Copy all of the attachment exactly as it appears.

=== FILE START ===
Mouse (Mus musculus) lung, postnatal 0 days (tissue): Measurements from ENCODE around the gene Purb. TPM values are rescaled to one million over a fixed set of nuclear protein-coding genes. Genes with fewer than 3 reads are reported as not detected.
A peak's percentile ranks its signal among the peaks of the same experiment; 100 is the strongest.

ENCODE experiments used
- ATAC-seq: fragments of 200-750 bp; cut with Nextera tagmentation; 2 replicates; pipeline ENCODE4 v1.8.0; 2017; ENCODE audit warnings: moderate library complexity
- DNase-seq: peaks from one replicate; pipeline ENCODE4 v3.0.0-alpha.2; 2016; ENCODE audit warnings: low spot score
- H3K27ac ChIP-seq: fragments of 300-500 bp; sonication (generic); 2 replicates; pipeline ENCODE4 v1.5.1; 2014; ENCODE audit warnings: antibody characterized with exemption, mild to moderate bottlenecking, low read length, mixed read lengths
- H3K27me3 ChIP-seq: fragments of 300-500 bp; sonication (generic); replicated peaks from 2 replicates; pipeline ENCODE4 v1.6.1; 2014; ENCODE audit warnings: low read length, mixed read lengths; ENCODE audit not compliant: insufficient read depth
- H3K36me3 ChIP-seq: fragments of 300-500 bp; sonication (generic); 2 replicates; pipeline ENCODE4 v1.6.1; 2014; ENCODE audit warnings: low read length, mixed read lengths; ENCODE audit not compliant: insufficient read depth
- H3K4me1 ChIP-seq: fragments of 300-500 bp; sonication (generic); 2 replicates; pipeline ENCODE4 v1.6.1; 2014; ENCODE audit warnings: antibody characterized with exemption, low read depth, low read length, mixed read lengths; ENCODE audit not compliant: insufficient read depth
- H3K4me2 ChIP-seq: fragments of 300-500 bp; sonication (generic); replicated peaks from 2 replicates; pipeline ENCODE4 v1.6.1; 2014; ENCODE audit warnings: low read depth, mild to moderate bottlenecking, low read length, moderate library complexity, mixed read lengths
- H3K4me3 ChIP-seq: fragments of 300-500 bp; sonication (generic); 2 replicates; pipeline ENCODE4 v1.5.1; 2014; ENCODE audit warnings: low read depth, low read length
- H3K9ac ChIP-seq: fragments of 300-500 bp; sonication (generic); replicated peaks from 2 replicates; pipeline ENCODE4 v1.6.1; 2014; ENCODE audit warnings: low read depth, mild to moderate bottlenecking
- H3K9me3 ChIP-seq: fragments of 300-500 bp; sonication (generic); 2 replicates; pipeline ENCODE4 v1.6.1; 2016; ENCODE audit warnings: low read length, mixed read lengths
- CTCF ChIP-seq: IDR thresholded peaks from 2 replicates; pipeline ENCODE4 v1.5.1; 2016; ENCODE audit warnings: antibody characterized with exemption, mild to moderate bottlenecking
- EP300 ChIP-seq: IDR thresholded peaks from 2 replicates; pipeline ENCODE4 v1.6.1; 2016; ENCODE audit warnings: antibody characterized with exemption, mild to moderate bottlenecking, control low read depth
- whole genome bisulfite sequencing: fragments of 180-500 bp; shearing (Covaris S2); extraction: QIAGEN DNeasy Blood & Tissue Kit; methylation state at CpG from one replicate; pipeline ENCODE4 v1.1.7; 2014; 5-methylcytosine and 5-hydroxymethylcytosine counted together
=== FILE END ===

Mouse (Mus musculus) lung, postnatal 0 days (tissue): Measurements from ENCODE around the gene Purb. TPM values are rescaled to one million over a fixed set of nuclear protein-coding genes. Genes with fewer than 3 reads are reported as not detected.
A peak's percentile ranks its signal among the peaks of the same experiment; 100 is the strongest.

ENCODE experiments used
- ATAC-seq: fragments of 200-750 bp; cut with Nextera tagmentation; 2 replicates; pipeline ENCODE4 v1.8.0; 2017; ENCODE audit warnings: moderate library complexity
- DNase-seq: peaks from one replicate; pipeline ENCODE4 v3.0.0-alpha.2; 2016; ENCODE audit warnings: low spot score
- H3K27ac ChIP-seq: fragments of 300-500 bp; sonication (generic); 2 replicates; pipeline ENCODE4 v1.5.1; 2014; ENCODE audit warnings: antibody characterized with exemption, mild to moderate bottlenecking, low read length, mixed read lengths
- H3K27me3 ChIP-seq: fragments of 300-500 bp; sonication (generic); replicated peaks from 2 replicates; pipeline ENCODE4 v1.6.1; 2014; ENCODE audit warnings: low read length, mixed read lengths; ENCODE audit not compliant: insufficient read depth
- H3K36me3 ChIP-seq: fragments of 300-500 bp; sonication (generic); 2 replicates; pipeline ENCODE4 v1.6.1; 2014; ENCODE audit warnings: low read length, mixed read lengths; ENCODE audit not compliant: insufficient read depth
- H3K4me1 ChIP-seq: fragments of 300-500 bp; sonication (generic); 2 replicates; pipeline ENCODE4 v1.6.1; 2014; ENCODE audit warnings: antibody characterized with exemption, low read depth, low read length, mixed read lengths; ENCODE audit not compliant: insufficient read depth
- H3K4me2 ChIP-seq: fragments of 300-500 bp; sonication (generic); replicated peaks from 2 replicates; pipeline ENCODE4 v1.6.1; 2014; ENCODE audit warnings: low read depth, mild to moderate bottlenecking, low read length, moderate library complexity, mixed read lengths
- H3K4me3 ChIP-seq: fragments of 300-500 bp; sonication (generic); 2 replicates; pipeline ENCODE4 v1.5.1; 2014; ENCODE audit warnings: low read depth, low read length
- H3K9ac ChIP-seq: fragments of 300-500 bp; sonication (generic); replicated peaks from 2 replicates; pipeline ENCODE4 v1.6.1; 2014; ENCODE audit warnings: low read depth, mild to moderate bottlenecking
- H3K9me3 ChIP-seq: fragments of 300-500 bp; sonication (generic); 2 replicates; pipeline ENCODE4 v1.6.1; 2016; ENCODE audit warnings: low read length, mixed read lengths
- CTCF ChIP-seq: IDR thresholded peaks from 2 replicates; pipeline ENCODE4 v1.5.1; 2016; ENCODE audit warnings: antibody characterized with exemption, mild to moderate bottlenecking
- EP300 ChIP-seq: IDR thresholded peaks from 2 replicates; pipeline ENCODE4 v1.6.1; 2016; ENCODE audit warnings: antibody characterized with exemption, mild to moderate bottlenecking, control low read depth
- whole genome bisulfite sequencing: fragments of 180-500 bp; shearing (Covaris S2); extraction: QIAGEN DNeasy Blood & Tissue Kit; methylation state at CpG from one replicate; pipeline ENCODE4 v1.1.7; 2014; 5-methylcytosine and 5-hydroxymethylcytosine counted together